The first Robyn Hoodlum book
By Kekla Magoon
Available now from Bloomsbury
I love the concept of a futuristic Robin Hood story, with many of the main roles being women instead of men. Robyn Loxley is a girl living in the rich sector of Nott City when her parents are disappeared by the Sheriff (also female in this story). She barely manages to escape, and has to figure out how to live life on the margins with the help of some others who have been managing: Laurel, Scarlet, and Key.
It's right up my alley, but SHADOWS OF SHERWOOD never quite gelled for me. Robyn's parents apparently followed a moon lore, an old religion that seems like magic. It's a good way to add a folklore tie to the story, but I felt like the dystopia and fantasy elements didn't mesh very neatly. The moon lore mostly seemed like a way for convenient things to happen.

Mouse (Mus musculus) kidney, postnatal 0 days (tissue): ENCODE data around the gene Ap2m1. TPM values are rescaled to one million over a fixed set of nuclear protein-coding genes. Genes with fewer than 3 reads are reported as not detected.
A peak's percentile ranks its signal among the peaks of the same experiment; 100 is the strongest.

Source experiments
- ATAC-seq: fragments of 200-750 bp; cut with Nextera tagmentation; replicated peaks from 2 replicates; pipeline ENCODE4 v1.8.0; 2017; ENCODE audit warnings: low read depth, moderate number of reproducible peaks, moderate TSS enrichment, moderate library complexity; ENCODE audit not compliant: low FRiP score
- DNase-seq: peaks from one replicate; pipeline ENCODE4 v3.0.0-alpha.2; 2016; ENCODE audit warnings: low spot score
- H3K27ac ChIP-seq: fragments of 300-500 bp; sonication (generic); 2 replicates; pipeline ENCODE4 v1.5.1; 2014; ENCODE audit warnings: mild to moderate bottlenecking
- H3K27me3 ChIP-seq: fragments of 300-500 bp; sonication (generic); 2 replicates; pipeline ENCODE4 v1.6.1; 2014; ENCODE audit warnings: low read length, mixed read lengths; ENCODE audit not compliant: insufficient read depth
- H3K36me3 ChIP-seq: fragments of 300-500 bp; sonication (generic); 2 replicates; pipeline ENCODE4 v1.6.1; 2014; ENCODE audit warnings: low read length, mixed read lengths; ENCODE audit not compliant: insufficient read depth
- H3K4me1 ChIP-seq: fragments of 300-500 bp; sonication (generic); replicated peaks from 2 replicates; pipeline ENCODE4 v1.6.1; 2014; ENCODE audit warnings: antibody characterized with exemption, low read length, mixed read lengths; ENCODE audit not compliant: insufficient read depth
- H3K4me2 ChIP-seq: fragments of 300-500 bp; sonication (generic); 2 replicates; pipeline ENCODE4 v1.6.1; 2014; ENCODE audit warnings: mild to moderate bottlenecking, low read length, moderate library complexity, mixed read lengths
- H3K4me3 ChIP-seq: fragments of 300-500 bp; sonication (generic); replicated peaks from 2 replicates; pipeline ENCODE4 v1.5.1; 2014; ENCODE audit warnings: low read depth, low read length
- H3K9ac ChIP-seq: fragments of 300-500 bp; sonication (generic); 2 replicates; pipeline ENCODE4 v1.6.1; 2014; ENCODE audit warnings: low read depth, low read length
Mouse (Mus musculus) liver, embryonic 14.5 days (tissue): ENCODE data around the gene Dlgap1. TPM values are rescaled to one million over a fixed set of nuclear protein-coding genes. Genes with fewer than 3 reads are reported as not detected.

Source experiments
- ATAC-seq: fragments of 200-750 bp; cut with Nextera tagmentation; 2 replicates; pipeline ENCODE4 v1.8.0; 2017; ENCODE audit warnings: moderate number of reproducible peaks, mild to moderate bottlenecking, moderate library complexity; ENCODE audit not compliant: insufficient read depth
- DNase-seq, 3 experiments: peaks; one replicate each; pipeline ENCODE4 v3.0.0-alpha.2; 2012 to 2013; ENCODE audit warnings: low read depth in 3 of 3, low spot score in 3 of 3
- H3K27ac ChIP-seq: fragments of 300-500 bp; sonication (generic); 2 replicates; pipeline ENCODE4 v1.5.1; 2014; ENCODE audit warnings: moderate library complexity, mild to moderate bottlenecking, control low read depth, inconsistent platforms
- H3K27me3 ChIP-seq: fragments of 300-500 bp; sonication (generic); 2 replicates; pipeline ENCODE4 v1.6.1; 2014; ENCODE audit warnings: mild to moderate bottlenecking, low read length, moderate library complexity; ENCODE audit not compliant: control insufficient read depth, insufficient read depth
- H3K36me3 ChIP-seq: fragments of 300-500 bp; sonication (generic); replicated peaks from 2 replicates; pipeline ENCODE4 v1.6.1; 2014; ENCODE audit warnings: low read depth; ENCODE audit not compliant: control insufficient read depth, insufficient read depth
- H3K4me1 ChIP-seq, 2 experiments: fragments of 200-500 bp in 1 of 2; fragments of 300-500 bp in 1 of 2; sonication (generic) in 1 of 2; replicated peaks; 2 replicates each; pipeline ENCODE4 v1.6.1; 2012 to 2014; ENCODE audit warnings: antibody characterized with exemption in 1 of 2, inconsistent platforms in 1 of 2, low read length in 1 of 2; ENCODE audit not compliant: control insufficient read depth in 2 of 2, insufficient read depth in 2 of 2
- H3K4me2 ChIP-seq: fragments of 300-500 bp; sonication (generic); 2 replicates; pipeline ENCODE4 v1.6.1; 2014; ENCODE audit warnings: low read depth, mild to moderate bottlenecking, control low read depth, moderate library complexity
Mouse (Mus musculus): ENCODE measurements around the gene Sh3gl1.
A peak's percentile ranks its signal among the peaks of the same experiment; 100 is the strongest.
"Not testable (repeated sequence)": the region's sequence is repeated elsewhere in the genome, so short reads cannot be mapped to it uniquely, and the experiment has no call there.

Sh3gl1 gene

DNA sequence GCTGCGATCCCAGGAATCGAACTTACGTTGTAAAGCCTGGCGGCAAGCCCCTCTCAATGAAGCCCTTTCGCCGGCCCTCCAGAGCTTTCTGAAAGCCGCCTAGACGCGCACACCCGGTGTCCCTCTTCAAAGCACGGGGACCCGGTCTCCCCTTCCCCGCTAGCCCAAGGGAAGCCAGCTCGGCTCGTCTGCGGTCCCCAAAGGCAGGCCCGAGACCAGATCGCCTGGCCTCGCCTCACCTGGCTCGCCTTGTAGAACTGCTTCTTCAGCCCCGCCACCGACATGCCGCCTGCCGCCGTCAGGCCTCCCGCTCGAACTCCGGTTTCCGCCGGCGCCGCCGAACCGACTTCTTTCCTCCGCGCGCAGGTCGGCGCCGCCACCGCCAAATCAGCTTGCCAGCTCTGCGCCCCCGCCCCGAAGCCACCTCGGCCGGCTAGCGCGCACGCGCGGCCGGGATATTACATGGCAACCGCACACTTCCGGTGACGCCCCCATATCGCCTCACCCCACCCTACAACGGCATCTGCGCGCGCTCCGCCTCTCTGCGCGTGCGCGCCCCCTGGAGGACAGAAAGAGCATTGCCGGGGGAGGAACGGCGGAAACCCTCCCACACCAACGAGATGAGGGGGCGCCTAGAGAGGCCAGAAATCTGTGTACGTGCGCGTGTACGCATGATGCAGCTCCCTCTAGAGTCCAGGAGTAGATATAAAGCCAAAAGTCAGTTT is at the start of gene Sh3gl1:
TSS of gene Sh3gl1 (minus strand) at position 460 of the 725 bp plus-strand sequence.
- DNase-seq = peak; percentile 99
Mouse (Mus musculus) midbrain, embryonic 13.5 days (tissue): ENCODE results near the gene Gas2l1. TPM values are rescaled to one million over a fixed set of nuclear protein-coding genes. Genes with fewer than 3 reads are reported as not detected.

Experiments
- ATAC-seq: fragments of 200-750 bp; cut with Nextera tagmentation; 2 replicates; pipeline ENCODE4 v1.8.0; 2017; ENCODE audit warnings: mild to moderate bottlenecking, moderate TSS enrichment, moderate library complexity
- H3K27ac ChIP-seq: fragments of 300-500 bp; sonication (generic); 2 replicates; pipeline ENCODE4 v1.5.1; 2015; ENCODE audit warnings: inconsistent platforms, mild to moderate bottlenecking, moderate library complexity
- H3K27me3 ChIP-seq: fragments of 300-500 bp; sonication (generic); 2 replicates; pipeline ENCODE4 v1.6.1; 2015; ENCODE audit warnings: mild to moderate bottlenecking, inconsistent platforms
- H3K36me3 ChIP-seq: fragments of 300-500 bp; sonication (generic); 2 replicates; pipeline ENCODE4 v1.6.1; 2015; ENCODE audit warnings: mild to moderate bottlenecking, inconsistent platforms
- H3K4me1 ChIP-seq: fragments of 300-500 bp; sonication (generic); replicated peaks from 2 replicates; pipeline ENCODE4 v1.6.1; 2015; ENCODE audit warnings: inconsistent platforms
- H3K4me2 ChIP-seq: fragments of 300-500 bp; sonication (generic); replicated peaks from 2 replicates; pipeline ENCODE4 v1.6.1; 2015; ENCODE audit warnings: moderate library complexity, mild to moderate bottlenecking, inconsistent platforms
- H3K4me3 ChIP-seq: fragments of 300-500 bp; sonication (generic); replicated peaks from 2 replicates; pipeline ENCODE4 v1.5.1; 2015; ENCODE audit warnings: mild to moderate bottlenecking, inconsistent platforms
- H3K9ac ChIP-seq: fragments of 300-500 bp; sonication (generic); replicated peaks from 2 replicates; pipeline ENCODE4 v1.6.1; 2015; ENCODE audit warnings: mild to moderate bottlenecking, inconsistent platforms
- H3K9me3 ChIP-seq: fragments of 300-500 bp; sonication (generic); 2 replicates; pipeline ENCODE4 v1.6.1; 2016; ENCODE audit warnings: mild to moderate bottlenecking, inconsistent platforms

There's also use of villainous point of view, which I find is difficult to pull off well. The Sheriff's passages give some hints about Governor Crown's dastardly deeds but otherwise add little to the story. Since this is a Robin Hood retelling it is particularly egregious, because everyone knows where the story is going. Even younger readers can be assumed to know at least one version of the story, if only the Disney movie.
I think the class conflicts were done well, which is important since they are a central part of the legend. Robyn has been part of the upper class and is now learning how bad everyone else in the city had it. Rescuing her parents is a top priority, but she's learning that innocent bystanders could get hurt in her activities against the Sheriff - which leads her to question how she can help.
SHADOWS OF SHERWOOD has some nice heist scenes and an appealing cast, but it left me cold. I'm just not sure the biggest departures from the traditional story worked for me. It felt like a separate story welded on that didn't quite fit. Does Robin Hood need a prophecy? No, not really.